Gene Meyer, president and chief executive of Lawrence Memorial Hospital, knows it can be a hassle for patients to wind their way through the health care maze that exists at many hospitals.
Earlier this year LMH officials opened a new center to make the journey easier for area women who are receiving treatment or testing for breast cancer.
Officials opened the doors on the new $400,000 LMH Breast Center in January. The 1,800-square-foot center on the main floor of the hospital is designed to be a centralized location to coordinate the various tests and treatments breast cancer patients receive at the hospital.
"It is kind of a coordination of care issue," Meyer said. "Let's face it, health care is terribly complex, and the easier we can make it on our patients, the better."
Before the center opened, women who had mammograms at the hospital were served through LMH's radiology department. Sheryle D'Amico, LMH's director of oncology, said the new center would allow patients to deal with staff members who specialize in mammograms and early detection of breast cancer.
D'Amico said she hoped the new center also would help ease some of the fears women have about receiving a mammogram.
"We wanted to create an environment that is relaxed and comfortable for patients," D'Amico said.
The center has six full-time staff members, including a clinical coordinator who will help physicians and patients schedule appointments and navigate women through each step of the process to ease their anxieties.
"We thought it was important to have someone who will serve as your guide or your advocate," said Janice Early-Weas, director of community relations for the hospital. "It will put all the information you need in one spot."
The center will feature a new mammogram machine and a new computer-aided detection device, which is a computer that examines mammogram films for warning signs that may go undetected by the human eye.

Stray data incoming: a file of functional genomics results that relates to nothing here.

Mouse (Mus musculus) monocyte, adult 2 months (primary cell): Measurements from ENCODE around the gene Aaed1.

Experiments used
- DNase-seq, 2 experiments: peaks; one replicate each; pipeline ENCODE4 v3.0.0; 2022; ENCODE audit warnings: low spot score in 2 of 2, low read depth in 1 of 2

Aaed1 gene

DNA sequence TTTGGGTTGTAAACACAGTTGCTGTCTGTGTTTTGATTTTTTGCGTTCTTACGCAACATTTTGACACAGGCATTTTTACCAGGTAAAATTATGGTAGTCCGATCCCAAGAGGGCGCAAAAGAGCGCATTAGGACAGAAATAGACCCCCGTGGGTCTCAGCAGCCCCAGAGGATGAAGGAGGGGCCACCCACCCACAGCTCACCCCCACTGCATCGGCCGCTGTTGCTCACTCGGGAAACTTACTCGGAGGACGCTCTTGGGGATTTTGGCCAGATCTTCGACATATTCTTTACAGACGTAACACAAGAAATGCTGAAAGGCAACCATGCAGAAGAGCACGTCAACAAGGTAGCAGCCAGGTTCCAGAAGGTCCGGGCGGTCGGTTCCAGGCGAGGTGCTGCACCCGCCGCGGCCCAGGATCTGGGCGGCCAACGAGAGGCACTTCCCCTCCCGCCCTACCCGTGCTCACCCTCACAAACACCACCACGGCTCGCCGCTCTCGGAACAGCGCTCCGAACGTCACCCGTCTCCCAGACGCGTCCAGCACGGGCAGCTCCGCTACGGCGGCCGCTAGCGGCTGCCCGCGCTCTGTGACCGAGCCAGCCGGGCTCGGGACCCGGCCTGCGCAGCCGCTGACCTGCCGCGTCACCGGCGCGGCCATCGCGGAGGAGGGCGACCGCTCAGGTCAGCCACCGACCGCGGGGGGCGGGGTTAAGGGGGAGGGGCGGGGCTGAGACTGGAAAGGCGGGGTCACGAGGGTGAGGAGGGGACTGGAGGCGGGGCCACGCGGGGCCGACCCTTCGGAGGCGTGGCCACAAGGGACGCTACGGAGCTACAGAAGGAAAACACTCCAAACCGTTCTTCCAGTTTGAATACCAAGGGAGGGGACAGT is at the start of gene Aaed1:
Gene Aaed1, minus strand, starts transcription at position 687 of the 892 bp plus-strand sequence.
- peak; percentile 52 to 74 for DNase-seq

The new equipment is expected to speed up the scheduling of tests, D'Amico said.
"That's important because if you're a women who needs a diagnostic test, you want to have it done right now, not in a day or two."
Meyer said a major part of the center's function is to educate area women on the importance of regularly receiving breast exams. LMH officials estimate that only 30 percent of women who should regularly have a breast exam are doing so at the hospital.
"The professionals tell me that this is an area where early detection is key to survival and minimization of the disease," he said. "We think this center creates a real statement about how important we believe education is." The center has coordinator position who spends much of her time getting out in the community and talking about the importance of early detection.
"Basically, we're saying that we'll speak about this subject at the drop of a hat," D'Amico said.
Meyer said the center also tied in well with other improvements the hospital has been making. Meyer said the hospital has been consistently building its oncology department. The department currently has three doctors, but Meyer said it was actively recruiting for a fourth doctor to add more services to the department.